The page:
All classes in Englewood were canceled Monday after more than 150 teachers in that district announced plans to walk out of classes
Chanting “You left me no choice, I have to use my teacher voice!” hundreds of Colorado teachers converged on the state Capitol on Monday to demand changes in school funding and to lobby for higher teacher pay and a stronger retirement fund.
The teachers, who gathered just before noon in the Capitol rotunda, made so much noise that some state representatives and senators left their chambers to watch the rally. A few gave impromptu speeches in support of the teachers, who took a day off work to attend the annual Colorado Education Association’s Lobby Day.
The teachers say lagging salaries and potential cuts to the retirement system will make it impossible for younger educators to remain in the profession for an entire career.
“When I was in school, you knew you weren’t going to get rich,” said Bob Mantooth, a physical education teacher at Kaiser Elementary School in Denver. “You knew you would get a decent salary, and when you were ready to retire you would be OK. For these young teachers, there’s no future. You won’t get people entering into this profession. They don’t want to go into poverty teaching.”
Colorado teachers have joined their peers in Kentucky, Oklahoma, West Virginia and Arizona in staging protests and walk-outs to bring attention to their cause. In Englewood, Monday classes were canceled after more than 150 teachers in that district announced plans to join the rally, and teachers also came from Denver Public Schools and the Boulder Valley School District. The education association reported that about 400 teachers participated.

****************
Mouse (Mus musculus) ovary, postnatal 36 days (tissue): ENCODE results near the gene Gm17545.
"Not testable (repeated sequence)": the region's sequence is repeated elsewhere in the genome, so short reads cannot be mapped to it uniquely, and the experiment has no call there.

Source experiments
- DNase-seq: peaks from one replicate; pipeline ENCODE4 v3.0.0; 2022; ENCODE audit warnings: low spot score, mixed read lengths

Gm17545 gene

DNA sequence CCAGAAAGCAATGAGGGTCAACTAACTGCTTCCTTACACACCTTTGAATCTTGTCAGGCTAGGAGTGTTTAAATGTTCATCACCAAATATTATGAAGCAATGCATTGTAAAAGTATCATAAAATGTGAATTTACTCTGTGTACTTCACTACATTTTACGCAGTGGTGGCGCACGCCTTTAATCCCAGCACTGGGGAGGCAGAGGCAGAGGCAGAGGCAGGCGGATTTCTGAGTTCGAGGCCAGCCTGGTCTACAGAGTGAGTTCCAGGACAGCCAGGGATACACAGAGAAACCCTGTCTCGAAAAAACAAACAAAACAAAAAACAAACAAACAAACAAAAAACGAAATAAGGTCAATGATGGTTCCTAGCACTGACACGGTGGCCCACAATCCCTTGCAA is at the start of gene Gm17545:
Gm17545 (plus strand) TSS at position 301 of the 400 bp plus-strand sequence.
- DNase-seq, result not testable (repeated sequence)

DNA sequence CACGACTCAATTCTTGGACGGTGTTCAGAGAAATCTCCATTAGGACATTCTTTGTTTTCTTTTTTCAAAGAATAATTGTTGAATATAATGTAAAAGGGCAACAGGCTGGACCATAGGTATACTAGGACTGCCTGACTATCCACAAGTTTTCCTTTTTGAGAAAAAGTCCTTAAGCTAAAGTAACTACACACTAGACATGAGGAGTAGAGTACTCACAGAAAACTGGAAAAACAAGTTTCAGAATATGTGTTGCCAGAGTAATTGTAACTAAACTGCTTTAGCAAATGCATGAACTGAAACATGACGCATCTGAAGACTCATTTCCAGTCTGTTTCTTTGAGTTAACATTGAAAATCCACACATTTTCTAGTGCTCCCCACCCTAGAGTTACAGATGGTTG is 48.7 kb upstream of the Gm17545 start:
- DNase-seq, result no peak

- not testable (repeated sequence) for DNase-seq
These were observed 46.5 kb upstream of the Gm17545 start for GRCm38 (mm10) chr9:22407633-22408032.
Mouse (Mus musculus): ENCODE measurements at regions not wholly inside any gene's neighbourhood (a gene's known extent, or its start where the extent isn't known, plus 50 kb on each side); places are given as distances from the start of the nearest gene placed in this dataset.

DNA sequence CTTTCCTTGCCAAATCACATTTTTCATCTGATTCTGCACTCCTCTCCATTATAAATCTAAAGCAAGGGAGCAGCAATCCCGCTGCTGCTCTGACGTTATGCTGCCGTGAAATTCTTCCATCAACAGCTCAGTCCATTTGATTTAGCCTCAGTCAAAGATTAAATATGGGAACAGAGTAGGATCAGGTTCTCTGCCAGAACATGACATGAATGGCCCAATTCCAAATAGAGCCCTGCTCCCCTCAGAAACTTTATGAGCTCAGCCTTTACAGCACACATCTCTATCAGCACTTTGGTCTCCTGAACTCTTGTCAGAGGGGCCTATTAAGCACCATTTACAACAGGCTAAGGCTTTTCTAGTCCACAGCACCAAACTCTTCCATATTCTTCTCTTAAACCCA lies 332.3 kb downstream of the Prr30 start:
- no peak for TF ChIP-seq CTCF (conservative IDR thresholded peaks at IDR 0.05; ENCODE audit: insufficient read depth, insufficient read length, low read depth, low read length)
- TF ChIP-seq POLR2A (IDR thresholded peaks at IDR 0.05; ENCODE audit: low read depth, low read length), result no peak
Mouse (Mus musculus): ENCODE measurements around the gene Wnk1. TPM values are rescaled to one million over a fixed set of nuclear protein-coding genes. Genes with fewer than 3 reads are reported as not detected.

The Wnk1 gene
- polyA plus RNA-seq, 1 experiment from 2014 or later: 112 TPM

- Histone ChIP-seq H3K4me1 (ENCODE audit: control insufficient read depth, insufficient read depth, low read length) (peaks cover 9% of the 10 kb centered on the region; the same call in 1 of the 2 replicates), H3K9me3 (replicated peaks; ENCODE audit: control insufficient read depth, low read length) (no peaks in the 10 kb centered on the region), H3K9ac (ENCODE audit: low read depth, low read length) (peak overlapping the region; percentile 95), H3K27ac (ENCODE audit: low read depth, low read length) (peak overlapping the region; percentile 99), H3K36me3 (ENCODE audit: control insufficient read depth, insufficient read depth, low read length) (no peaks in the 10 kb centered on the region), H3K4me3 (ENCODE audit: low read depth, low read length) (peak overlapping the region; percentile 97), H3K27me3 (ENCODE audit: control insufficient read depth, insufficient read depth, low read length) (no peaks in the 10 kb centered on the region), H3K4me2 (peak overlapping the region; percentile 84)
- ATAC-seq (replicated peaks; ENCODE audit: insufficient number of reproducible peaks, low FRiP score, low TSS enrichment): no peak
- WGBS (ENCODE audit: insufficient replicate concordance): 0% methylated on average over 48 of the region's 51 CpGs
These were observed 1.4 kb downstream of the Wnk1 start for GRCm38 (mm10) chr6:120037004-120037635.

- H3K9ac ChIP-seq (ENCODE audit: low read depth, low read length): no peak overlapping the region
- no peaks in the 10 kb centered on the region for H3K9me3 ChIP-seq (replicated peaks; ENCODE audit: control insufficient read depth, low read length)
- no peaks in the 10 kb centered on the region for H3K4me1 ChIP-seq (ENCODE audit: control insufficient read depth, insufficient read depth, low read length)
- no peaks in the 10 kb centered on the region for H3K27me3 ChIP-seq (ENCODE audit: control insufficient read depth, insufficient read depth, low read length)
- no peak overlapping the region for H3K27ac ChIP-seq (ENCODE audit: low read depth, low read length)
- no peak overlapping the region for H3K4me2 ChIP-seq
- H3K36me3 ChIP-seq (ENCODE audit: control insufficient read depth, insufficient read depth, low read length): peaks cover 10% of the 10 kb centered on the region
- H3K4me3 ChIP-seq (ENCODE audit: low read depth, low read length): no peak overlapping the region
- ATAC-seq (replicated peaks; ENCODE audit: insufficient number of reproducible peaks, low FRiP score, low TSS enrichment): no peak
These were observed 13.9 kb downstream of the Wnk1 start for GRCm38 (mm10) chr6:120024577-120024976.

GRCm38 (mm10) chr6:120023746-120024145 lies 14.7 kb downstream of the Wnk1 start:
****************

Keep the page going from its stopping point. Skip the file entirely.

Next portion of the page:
Teachers who couldn’t make the rally showed their support by carrying signs and walking in large groups into their schools on Monday morning. In the St. Vrain Valley School District, teachers from at least nine schools staged a “walk-in,” the Longmont Times-Call reported.
Scott Silva, an Englewood High School English teacher, said he and his colleagues had support from the administration because the district is struggling to keep up financially. He recently used a social media fundraising site to buy new books for his literature classes.
Colorado is too wealthy of a state to have underfunded schools, he said. He rattled off statistics from the National Education Association that show Colorado was near the bottom in per-pupil-funding, spending about $2,700 less per student than the national average.
Colorado teachers also are paid less than the national average; the average salary of $46,155 in 2016 ranks 46th among states and Washington D.C., according to the National Education Association.
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